Side Effects (2013)

*. I think there should be a special category critics have for good little movies. Sometimes a good little movie takes off and becomes a blockbuster, but at heart it’s still just a good little movie. I think The Sixth Sense is a perfect example. Other good little movies are personal projects taken on by big stars or directors, usually shot on a low budget outside the major studios.
*. I’d call Side Effects an example of this latter kind of good little movie, though the fact that it actually cost $30 million to make pushes the envelope. It’s also hard to understand such a budget. What did they spend all that money on? It looks like Hitchcock meets mumblecore.
*. Maybe the cast got paid. There are some big names, though Rooney Mara dominates. Catherine Zeta-Jones is the ice queen. Channing Tatum’s part could have been played by almost anyone, as might that of Jude Law. I have to say Jude Law has never grown on me. I’m not sure I’ve liked him in anything all that much, and he’s only adequate here.
*. But Mara is great as the sleepy-eyed heroine, or femme fatale, or whatever you imagine her to be. I think both the Mara sisters are great actors and I’ve liked them in everything I’ve seen them in. Which, unfortunately, means liking them in some very average movies. But they’re both great at evoking feelings of sympathy you can’t trust.
*. I really like what Wesley Morris says about Mara in his review of Side Effects, so I’ll quote it here: “Rooney Mara might be too inscrutable to be a star. Her face masks everything — intent, affection, human warmth, respiration. But she’s not a zombie, either. She’s inscrutable for the camera. To watch her in David Fincher’s version of The Girl With the Dragon Tattoo or Steven Soderbergh’s Side Effects . . . is to be psychologically seduced. It’s not that you wonder what’s going on with her. It’s that you wonder what else is going on. She’s a director’s actor that way, a performer a filmmaker can trust to do fascinating things — not simply to hold a close-up but to complicate it.”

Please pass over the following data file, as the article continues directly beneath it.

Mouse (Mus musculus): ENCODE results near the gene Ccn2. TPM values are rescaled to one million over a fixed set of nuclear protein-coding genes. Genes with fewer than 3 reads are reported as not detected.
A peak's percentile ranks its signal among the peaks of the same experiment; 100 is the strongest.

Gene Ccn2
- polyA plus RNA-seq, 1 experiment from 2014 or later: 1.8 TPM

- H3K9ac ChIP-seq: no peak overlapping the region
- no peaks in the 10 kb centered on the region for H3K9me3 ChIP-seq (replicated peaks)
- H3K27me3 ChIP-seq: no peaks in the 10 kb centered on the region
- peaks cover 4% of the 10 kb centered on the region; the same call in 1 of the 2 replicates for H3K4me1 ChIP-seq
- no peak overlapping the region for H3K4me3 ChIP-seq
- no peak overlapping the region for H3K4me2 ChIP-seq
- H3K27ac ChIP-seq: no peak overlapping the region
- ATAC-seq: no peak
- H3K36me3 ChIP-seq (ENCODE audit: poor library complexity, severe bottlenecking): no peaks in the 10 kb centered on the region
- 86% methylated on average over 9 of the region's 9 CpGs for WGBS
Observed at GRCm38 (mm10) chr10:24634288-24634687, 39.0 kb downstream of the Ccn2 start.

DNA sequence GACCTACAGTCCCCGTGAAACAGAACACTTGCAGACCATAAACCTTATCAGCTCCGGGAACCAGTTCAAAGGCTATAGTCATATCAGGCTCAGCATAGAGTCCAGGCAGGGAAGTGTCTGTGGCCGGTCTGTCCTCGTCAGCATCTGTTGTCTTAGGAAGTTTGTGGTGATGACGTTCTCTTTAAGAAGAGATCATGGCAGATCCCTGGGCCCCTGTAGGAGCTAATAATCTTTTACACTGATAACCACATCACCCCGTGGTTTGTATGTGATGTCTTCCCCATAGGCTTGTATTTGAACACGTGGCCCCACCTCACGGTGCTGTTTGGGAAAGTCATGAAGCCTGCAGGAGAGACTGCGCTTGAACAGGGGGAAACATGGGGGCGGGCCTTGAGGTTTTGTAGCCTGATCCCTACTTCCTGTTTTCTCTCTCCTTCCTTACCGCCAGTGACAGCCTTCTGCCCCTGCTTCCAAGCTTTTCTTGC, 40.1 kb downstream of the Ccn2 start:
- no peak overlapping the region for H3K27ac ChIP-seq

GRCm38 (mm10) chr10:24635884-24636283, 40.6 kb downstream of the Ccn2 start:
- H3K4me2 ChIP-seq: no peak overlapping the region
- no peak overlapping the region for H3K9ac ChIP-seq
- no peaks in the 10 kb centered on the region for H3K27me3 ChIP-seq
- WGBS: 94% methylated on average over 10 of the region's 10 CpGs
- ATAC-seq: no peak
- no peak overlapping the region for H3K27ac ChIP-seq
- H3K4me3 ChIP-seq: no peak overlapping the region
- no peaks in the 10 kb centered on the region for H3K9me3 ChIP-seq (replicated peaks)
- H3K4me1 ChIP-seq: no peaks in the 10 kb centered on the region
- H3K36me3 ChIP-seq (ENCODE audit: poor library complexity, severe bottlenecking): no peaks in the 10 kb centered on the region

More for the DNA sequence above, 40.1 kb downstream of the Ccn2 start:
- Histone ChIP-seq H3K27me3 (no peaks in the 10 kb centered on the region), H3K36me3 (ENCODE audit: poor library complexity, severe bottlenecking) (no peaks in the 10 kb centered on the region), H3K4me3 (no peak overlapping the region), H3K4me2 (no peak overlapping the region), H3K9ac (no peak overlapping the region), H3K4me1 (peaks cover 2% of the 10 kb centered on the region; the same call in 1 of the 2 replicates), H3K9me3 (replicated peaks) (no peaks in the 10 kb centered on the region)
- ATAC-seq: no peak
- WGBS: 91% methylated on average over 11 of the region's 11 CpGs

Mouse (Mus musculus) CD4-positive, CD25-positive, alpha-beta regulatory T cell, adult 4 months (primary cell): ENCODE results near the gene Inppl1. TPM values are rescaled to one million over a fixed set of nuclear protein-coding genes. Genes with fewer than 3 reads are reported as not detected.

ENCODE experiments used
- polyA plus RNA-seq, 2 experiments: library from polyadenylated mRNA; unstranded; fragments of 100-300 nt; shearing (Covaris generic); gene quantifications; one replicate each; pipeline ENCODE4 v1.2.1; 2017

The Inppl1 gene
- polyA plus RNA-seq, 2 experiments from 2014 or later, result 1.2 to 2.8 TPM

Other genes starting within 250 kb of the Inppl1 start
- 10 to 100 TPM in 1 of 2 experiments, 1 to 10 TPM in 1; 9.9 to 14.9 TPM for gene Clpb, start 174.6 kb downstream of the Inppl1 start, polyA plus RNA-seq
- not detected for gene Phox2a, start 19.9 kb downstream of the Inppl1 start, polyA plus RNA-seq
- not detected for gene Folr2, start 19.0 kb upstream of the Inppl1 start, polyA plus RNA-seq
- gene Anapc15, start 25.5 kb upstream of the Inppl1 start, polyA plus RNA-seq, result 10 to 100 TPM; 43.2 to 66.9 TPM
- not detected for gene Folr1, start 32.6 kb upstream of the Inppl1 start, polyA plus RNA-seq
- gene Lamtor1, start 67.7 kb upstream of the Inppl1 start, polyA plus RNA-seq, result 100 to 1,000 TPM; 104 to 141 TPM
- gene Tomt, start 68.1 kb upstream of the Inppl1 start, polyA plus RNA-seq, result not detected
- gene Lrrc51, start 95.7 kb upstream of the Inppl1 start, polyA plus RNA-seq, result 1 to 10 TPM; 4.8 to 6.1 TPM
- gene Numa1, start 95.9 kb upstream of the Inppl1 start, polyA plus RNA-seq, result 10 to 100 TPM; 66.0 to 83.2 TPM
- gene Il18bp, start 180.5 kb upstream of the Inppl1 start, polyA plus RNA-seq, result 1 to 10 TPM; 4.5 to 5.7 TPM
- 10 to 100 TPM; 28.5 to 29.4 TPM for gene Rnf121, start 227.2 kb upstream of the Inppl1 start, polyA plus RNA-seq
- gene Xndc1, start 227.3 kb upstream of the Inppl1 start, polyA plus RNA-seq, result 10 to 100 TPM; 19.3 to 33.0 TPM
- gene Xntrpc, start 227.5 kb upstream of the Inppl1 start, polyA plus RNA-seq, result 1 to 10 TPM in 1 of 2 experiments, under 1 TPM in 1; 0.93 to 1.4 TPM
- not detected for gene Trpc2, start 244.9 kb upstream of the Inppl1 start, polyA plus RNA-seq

*. But as I say, the rest of the cast, and Law in particular, can’t really play with her. Maybe there’s something about a British accent that’s so reassuring we have a hard time being convinced that the speaker is coming undone. Nor does the script or Soderbergh’s direction help much. Basically this is a movie that builds slowly up to one twist that, while decent, isn’t that surprising or credible. Meanwhile, Soderbergh doesn’t give the proceedings any of the style notes that they need. At times this feels like a thriller that is trying hard not to thrill us, or build up any suspense at all. The dreary lighting throughout doesn’t help. Everything is played in a muted key.
*. Still, it’s a good little movie. David Thomson thought it “an ugly mess, a rotten film” but I wonder how much of that was the result of overly high expectations. Despite the talent assembled, it’s not trying to be a great movie. Instead it’s a tidy B-picture. It was also supposed to be Soderbergh’s last film, but retirement didn’t take. Something about the story here seems to have inspired him, as he was back five years later with Unsane, another movie about being sane in an insane place. And vice versa.

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